GPIF should go public on ESG materiality to push the market: report

Disclosure would influence asset manager behaviour.

Japan’s €1.2trn Government Pension Investment Fund (GPIF), the world’s largest pension fund, should actively disclose material ESG information in order to influence asset managers and ESG reporting framework developers, according to a new Nissay Asset Management (NAM) report.
The recommendation is part of an in depth study on ESG disclosure and practices that GPIF commissioned Nissay to carry out in November last year.
The study analysed the state of ESG information disclosure among major global pension funds, finding that ‘universal’ asset owners (funds that own most of the market) in particular were likely to disclose ESG information with the motivation of influencing the broader investment chain. The study looked at the top 30 global pension funds in terms of assets under management (AUM), as well as sovereign pension funds within the top 300. Nissay Asset Management’s Toshikazu Hayashi, one of the main researchers for the project, said: “Asset managers are always paying attention to the movement of asset owners, especially large ones, so disclosure would be expected to be influential to asset manager behaviour.” GPIF published its first annual ESG report in 2017, but according to Hayashi, the report assumes its audience to be the general public rather than investee companies. He said: “Its contents are mainly about their ESG investment activities, and do not necessarily include discussion about concrete ESG issues which they consider material for their investment management.”GPIF is known domestically and internationally as a vocal proponent of ESG, having shifted billions into three ESG indices. In 2017, it revised its evaluation criteria of external asset managers, weighting more heavily towards stewardship and ESG-related activities. Last year, it retained Mercer, the investment consultant, to review the external manager remuneration structures. The NAM study recommends that asset owners should consider engaging with ESG framework developers to promote better alignment of standards. Hayashi said: “Framework developers and standards setters won’t be able to ignore asset owner demands for information disclosure, because many of them were originally developed to improve corporate information disclosure for investors.” GPIF’s active disclosure of important ESG factors for its investment management would also provide insights for companies unsure about what kind of ESG information to disclose, according to the report. It recommends that because GPIF is not legally allowed to engage with companies, ESG information disclosure should be utilised as an alternative engagement tool. Hayashi explained: “Many companies are confused by the sea of different ESG information disclosure frameworks and standards. We believe a clear message from asset owners would work as an important guidepost for companies, as well as entire investment communities.”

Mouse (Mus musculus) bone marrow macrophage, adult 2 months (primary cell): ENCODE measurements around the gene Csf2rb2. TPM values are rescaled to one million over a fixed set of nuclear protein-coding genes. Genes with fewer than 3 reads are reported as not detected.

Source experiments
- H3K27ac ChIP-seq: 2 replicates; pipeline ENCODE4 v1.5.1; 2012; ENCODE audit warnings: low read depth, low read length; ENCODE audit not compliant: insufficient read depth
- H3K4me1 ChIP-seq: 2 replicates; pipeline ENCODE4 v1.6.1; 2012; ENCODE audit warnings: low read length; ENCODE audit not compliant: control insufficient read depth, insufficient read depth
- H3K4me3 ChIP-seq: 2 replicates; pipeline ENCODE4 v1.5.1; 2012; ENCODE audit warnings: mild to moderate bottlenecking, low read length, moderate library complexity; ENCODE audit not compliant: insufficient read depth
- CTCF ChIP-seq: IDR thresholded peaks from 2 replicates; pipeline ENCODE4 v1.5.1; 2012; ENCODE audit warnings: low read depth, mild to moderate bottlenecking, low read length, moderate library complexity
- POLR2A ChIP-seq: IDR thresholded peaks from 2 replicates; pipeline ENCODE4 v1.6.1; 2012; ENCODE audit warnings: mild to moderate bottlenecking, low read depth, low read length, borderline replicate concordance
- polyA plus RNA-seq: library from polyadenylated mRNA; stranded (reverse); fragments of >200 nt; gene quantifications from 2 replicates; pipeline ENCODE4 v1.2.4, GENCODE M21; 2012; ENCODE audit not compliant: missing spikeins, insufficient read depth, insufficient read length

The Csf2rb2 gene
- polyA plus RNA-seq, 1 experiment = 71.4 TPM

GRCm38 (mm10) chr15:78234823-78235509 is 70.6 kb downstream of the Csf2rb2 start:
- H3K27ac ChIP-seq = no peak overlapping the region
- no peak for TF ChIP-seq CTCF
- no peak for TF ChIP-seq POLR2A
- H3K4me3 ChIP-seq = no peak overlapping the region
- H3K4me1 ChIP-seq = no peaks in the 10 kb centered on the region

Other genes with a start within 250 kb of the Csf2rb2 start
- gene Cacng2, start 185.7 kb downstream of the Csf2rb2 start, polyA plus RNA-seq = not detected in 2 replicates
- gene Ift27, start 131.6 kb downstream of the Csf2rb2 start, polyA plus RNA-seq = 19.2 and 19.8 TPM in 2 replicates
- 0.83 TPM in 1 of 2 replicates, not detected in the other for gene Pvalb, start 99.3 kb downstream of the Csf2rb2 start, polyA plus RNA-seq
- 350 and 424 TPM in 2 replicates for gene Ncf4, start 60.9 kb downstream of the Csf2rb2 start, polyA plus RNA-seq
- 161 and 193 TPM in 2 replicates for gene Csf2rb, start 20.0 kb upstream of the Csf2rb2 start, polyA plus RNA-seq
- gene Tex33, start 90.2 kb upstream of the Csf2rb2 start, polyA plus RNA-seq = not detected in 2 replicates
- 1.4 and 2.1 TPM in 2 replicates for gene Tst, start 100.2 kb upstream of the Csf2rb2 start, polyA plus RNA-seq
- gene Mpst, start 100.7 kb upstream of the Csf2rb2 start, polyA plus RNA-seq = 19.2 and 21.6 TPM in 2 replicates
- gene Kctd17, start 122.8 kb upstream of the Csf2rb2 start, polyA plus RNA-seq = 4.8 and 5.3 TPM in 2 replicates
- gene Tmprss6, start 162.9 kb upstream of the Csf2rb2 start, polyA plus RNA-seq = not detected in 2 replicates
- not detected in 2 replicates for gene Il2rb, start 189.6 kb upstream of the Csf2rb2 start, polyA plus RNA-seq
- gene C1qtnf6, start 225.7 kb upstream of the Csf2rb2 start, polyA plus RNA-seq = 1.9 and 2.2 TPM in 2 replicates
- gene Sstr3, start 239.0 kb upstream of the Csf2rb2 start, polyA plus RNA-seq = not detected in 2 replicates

The final report of the NAM study is yet to be published.